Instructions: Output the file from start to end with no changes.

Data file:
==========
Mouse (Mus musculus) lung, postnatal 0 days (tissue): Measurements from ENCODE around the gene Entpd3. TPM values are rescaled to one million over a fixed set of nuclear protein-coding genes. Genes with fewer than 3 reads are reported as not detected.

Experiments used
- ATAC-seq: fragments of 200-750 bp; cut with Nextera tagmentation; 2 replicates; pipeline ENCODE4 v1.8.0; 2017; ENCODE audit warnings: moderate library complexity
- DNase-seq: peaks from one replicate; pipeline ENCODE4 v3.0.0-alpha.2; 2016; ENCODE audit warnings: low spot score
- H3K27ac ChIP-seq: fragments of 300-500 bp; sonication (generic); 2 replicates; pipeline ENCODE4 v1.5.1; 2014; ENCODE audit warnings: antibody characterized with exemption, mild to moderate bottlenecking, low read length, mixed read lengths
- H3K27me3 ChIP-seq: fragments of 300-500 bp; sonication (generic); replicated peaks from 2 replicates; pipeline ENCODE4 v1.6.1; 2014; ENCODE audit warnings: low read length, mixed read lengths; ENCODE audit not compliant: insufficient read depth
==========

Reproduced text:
Mouse (Mus musculus) lung, postnatal 0 days (tissue): Measurements from ENCODE around the gene Entpd3. TPM values are rescaled to one million over a fixed set of nuclear protein-coding genes. Genes with fewer than 3 reads are reported as not detected.

Experiments used
- ATAC-seq: fragments of 200-750 bp; cut with Nextera tagmentation; 2 replicates; pipeline ENCODE4 v1.8.0; 2017; ENCODE audit warnings: moderate library complexity
- DNase-seq: peaks from one replicate; pipeline ENCODE4 v3.0.0-alpha.2; 2016; ENCODE audit warnings: low spot score
- H3K27ac ChIP-seq: fragments of 300-500 bp; sonication (generic); 2 replicates; pipeline ENCODE4 v1.5.1; 2014; ENCODE audit warnings: antibody characterized with exemption, mild to moderate bottlenecking, low read length, mixed read lengths
- H3K27me3 ChIP-seq: fragments of 300-500 bp; sonication (generic); replicated peaks from 2 replicates; pipeline ENCODE4 v1.6.1; 2014; ENCODE audit warnings: low read length, mixed read lengths; ENCODE audit not compliant: insufficient read depth